The Meaning of Reverence

The current “Life in Christ” column by Fr John Breck is titled “Reverence.” It is, I think, a difficult thing to discuss the meaning of reverence. We must speak of specific times and places of reverence or else our discussion inevitably remains colorless. But then we realize that these specific times and places are always inextricably bound up with particular cultures, so that we can’t go on to speak of reverence in universal terms. Well, what can we say about reverence?

It happens that I posted on “What is Reverence?” in 2005. The post was mostly an exegesis of 1 Corinthians 14, but I was wondering if our usual estimations of reverence could make sense of charismatic worship. Drawing on the Assemblies of God theologian Frank Macchia’s description of one of his congregants’ speaking in tongues, I wrote:

Dr Macchia, an Assemblies of God theologian, tells us that these cries show a response to the presence of the Holy Spirit “which is ultimately too deep for words” – they are, he says, powerful mysteries that are sacramental, announcing beyond the capacities of ordinary language that “God is here.”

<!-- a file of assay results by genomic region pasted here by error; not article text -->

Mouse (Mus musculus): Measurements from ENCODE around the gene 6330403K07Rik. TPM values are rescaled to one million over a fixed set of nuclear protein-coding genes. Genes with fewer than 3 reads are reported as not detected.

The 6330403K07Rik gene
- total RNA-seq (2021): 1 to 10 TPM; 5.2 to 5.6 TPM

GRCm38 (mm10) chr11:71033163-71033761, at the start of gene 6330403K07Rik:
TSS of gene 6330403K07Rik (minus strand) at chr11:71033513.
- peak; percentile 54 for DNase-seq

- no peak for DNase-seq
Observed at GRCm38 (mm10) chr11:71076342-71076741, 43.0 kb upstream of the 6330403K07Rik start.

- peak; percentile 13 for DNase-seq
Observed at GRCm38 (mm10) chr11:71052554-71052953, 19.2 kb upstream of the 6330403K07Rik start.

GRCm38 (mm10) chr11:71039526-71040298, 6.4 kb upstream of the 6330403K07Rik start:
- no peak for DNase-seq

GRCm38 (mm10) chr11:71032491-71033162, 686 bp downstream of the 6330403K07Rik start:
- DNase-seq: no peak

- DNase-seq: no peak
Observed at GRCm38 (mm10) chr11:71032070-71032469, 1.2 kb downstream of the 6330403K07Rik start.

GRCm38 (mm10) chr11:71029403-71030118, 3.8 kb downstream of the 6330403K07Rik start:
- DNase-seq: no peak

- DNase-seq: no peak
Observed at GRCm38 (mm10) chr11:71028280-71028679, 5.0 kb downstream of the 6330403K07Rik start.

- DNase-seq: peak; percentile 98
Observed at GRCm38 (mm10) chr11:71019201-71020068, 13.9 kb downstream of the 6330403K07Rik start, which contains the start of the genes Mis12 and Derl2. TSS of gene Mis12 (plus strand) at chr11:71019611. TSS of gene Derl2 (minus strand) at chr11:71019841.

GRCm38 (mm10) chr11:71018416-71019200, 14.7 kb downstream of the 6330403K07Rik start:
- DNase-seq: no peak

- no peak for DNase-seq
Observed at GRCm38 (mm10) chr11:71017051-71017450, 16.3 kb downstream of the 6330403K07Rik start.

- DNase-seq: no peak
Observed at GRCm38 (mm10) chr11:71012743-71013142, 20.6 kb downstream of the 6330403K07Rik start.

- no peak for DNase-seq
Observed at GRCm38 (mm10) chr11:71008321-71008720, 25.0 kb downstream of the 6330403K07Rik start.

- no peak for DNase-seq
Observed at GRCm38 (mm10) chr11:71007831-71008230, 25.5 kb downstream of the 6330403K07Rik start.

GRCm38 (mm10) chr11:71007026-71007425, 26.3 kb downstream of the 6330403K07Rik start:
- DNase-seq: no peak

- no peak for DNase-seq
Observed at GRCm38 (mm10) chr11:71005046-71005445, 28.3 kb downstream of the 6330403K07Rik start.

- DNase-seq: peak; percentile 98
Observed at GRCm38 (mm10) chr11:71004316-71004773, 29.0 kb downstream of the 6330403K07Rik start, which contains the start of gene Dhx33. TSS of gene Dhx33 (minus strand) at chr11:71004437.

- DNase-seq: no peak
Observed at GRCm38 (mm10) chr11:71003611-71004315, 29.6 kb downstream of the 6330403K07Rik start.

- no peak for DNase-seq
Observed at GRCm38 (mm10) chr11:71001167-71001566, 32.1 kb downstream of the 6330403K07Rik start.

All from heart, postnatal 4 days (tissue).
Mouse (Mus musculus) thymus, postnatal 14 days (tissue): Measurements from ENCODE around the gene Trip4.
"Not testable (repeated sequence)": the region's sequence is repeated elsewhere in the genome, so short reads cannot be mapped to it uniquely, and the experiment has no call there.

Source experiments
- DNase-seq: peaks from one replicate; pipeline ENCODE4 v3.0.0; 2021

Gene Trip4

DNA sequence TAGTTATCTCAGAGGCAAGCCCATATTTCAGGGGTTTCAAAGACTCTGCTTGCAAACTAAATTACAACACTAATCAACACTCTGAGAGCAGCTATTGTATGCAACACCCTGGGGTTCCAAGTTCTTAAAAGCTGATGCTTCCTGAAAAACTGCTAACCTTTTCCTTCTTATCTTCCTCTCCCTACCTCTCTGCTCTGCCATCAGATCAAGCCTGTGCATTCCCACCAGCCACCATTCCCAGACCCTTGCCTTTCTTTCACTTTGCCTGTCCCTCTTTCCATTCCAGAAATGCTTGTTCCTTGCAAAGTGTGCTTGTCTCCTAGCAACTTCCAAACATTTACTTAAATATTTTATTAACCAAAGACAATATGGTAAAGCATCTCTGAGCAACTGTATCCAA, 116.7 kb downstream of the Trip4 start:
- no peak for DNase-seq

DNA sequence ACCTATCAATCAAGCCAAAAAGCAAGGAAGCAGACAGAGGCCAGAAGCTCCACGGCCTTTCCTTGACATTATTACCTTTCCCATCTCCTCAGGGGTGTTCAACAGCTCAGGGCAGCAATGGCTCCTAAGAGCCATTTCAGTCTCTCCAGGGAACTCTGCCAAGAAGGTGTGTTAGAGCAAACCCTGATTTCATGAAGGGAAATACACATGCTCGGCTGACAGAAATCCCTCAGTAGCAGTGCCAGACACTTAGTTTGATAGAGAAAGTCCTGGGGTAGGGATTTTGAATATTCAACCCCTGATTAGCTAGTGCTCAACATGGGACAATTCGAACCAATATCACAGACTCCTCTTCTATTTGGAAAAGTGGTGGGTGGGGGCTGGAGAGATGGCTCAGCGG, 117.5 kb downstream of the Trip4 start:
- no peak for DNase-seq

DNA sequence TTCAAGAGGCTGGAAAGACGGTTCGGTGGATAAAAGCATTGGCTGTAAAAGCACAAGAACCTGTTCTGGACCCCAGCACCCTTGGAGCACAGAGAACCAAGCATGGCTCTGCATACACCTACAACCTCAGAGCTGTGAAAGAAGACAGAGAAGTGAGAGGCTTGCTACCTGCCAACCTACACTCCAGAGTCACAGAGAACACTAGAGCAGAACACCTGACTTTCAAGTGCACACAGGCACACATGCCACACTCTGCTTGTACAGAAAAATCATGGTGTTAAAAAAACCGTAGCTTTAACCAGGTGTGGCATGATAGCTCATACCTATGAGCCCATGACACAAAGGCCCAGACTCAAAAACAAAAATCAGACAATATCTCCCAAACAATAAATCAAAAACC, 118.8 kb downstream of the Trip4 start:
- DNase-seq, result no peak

Perhaps, then, we can suggest that “reverence” has to do with the distinct sense that “God is here” in such a way that a proper response is “beyond the capacities of ordinary language.” The proper response might involve certain actions or even glossolalia. But a common response, for most of us, might actually be silence, or, as Fr Breck writes, a “stillness before the God who, as St Ignatius declared, speaks His Word out of silence.”

During our liturgies, do we find ourselves drawn into this stillness?

Here is Fr Breck on reverence:

It’s a curious fact that the original biblical languages have no specific word for “reverence” (it appears nowhere in the indexes of the Philokalia or the Sayings of the Desert Fathers either). The closest scriptural usage is perhaps the Greek term evlabeia, “fear of God,” found only in Hebrews 5:7, where it refers to Jesus, and 12:28 where it qualifies the “acceptable worship” we offer to God. It is closely related to terms for “piety” or “Godly faith” (evsebeia) and “fear” in the divine presence (deos, phobos). None of these expressions, though, comes close to conveying the essence of “reverence”: an awe-filled wonder, mixed with both desire and devotion. “In the fear of God, with faith and love, draw near!” This is the Liturgy’s strongest summons to assume, before the mysteries of Christ’s Body and Blood, an attitude of genuine Reverence.

An attitude of reverence is the surest sign of authentic monastic life. In many monasteries there is a level of noise and confusion that undermines the life of everyone in the community. It can all be justified: guests arrive, a building needs to be repaired, the car won’t start, or the phone rings off the hook. Everybody is busy, and each one is occupied with something important. Yet no one has the time to acquire inner stillness, to weep over their sins, to rejoice in creation’s beauty, or – except when it’s scheduled as a community function – to pray.